The Population, Society and Inequality Series presents

"Pushed Forward or Pulled Back? Accountability Incentives and Eighth Grade Algebra Enrollment in California"
with Andrew McEachin, IES Postdoctoral Fellow at the Curry School of Education and a Research Associate at UVa’s Center on Education Policy and Workforce Competitiveness

Tuesday, October 30, 2012
12:30-1:30 p.m.
SOcial Science Plaza B, Room 4250

Algebra is perceived as an important gateway to students’ future success in secondary and post-secondary education. However, there is a long standing debate on the appropriate time for students to enroll in algebra coursework. California has been an early adopter in increasing the share of middle school students, primarily eighth-graders, in algebra. This talk focuses on the school-level contextual factors that interact with students’ likelihood of completing algebra in eighth-grade. Specifically, this talk evaluates the impact of California’s dual-structure accountability policy on algebra enrollment for 8th grade students. California’s current accountability landscape provides differential incentives for schools to enroll eighth-grade students in algebra depending on their standing under the two systems. The results indicate that while most schools are responsive to changes in their standing under the state accountability system, the lowest performing schools in the state are also responsive to changes in their AYP standing. The talk also provides descriptive evidence on the benefits of early algebra completion. Contrary to recent research, the talk provides suggestive evidence that students who complete algebra in eighth-grade attain higher levels of math achievement, and are more likely to complete higher-level math courses, than students who complete a remedial math course. The results in this paper have important implications for accountability and math education policy, especially with many states implementing the Common Core standards in the near future.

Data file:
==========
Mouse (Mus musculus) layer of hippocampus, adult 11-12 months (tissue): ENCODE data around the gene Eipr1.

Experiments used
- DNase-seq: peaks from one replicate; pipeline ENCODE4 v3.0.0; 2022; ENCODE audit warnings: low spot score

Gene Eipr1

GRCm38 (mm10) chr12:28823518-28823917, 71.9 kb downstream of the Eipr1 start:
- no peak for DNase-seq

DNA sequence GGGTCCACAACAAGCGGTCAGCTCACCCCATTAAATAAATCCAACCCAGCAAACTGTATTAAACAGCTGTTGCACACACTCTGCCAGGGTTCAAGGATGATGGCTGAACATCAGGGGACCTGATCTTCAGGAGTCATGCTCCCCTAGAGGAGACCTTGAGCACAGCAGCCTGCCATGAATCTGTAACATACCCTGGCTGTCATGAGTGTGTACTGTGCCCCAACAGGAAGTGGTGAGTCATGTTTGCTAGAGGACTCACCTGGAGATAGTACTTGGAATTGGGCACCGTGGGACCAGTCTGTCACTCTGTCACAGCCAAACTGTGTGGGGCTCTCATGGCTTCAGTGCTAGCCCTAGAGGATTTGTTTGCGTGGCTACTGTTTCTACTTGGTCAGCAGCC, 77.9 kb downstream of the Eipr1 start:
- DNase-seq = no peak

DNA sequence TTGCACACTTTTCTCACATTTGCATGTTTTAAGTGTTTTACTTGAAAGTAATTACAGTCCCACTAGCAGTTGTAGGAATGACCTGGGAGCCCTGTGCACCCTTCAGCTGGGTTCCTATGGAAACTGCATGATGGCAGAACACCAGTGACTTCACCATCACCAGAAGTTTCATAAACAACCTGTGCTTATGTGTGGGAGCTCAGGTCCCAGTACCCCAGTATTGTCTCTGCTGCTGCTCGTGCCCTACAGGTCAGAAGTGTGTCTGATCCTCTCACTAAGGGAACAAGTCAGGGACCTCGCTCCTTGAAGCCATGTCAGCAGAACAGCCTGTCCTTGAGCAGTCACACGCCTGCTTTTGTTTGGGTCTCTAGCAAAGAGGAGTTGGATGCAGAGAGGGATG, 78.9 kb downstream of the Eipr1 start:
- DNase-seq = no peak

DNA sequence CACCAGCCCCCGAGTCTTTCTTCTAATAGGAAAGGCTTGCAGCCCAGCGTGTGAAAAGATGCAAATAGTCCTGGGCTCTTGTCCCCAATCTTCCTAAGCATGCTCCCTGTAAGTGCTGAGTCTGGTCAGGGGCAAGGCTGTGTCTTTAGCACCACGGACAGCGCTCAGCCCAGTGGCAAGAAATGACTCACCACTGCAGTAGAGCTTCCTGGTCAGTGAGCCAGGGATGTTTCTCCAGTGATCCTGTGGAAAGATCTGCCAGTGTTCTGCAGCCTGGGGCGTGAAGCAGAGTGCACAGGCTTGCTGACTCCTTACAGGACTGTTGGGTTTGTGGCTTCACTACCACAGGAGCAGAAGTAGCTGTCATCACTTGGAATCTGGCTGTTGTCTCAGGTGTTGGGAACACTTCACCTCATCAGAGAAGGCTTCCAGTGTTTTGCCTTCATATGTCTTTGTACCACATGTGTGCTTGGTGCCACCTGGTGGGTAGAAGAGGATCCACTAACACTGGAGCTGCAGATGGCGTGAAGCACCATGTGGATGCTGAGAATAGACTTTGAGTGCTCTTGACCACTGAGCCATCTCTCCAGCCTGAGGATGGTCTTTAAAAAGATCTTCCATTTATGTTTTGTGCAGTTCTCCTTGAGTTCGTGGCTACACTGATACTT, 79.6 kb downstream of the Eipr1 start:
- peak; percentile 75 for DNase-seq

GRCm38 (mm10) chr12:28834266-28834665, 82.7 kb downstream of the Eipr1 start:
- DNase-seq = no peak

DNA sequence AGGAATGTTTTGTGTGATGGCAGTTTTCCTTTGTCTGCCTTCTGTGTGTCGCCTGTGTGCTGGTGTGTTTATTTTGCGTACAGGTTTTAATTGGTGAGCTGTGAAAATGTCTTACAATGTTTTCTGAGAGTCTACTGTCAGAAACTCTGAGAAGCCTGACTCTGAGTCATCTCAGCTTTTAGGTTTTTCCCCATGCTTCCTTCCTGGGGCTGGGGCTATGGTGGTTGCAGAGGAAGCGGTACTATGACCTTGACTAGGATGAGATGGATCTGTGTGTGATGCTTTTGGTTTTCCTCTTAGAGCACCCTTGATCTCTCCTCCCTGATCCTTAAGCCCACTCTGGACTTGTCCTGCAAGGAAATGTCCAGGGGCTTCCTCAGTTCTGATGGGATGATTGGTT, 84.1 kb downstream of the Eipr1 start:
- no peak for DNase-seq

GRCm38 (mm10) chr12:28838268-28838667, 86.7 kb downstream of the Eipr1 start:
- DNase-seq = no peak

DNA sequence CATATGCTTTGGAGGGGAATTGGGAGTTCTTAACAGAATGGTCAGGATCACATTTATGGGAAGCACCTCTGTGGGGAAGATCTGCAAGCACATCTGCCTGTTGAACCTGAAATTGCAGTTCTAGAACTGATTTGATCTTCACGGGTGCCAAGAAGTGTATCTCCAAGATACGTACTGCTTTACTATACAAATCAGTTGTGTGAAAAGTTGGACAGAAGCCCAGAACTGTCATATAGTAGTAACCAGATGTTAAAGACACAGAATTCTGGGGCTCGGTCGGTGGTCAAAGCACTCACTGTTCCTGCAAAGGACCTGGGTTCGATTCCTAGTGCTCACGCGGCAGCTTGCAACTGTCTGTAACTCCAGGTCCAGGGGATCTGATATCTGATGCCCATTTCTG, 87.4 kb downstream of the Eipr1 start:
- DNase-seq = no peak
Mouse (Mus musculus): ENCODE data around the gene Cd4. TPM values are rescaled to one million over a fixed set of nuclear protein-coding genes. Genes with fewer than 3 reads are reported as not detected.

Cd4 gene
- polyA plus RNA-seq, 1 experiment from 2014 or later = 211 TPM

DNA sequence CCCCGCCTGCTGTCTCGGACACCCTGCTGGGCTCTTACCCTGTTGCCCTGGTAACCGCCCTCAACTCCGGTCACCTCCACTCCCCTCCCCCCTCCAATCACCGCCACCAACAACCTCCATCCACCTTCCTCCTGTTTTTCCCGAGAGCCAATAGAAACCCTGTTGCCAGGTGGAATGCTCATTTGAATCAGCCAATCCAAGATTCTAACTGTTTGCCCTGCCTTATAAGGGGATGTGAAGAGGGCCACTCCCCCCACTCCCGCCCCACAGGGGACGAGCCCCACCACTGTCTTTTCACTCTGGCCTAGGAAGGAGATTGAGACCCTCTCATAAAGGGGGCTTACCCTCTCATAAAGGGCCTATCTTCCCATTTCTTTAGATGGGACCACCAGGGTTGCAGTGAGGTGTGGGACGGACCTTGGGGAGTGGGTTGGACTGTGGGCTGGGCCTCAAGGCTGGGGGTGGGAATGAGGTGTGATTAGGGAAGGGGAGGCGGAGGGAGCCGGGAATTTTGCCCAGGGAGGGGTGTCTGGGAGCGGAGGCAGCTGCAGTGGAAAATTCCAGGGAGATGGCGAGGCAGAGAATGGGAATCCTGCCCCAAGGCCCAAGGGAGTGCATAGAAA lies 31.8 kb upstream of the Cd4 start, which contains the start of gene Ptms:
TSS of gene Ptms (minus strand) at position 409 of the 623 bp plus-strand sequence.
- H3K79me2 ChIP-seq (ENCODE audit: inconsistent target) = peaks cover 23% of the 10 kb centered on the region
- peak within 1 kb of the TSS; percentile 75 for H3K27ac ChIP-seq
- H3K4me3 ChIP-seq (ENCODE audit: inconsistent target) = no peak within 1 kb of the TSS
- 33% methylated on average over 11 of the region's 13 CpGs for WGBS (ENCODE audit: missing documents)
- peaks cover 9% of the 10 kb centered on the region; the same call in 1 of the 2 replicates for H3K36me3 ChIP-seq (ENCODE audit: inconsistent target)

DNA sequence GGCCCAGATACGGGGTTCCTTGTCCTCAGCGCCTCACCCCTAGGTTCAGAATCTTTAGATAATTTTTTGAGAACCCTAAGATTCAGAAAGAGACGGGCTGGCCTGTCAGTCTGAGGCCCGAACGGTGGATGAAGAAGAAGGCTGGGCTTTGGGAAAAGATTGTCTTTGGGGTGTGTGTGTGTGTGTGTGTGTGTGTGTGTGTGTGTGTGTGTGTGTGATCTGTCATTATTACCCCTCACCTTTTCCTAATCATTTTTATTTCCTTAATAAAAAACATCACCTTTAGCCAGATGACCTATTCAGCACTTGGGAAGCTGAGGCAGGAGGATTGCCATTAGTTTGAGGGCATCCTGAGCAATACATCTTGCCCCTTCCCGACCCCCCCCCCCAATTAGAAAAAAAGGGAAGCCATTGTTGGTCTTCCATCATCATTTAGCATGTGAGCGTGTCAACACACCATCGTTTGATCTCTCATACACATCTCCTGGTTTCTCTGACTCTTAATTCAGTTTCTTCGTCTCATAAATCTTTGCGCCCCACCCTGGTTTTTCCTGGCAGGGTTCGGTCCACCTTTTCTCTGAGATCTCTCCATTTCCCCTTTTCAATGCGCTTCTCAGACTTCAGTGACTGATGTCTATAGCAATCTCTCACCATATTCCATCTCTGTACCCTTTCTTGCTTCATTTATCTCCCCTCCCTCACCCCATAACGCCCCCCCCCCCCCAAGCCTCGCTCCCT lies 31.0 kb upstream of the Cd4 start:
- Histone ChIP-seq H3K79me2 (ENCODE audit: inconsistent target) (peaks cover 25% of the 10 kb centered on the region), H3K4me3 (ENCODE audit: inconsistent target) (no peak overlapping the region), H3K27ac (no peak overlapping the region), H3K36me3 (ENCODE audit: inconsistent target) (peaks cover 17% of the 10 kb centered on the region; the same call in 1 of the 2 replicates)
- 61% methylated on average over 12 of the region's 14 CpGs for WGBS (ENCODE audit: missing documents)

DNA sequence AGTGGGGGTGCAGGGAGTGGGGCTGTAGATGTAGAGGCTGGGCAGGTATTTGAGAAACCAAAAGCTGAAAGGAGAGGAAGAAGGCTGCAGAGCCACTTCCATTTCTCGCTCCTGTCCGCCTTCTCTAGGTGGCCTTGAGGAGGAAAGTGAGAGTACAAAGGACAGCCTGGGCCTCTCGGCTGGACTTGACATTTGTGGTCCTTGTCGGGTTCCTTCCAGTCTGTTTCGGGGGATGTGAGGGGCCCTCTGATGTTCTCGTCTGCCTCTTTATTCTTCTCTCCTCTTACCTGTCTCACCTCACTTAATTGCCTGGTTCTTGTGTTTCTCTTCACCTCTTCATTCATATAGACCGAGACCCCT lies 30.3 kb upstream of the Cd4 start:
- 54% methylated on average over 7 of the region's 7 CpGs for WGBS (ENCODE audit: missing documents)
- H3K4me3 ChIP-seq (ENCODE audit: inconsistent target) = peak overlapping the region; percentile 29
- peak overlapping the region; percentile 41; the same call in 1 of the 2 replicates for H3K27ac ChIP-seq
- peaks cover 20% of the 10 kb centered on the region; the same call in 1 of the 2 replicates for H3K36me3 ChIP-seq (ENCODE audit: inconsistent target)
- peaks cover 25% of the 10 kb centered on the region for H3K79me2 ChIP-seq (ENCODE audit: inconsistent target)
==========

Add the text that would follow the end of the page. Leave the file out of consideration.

Sponsored by Public Health

For further information, please contact Jayne Lee Yang, jayne.lee@uci.edu or 949-824-2566.

 

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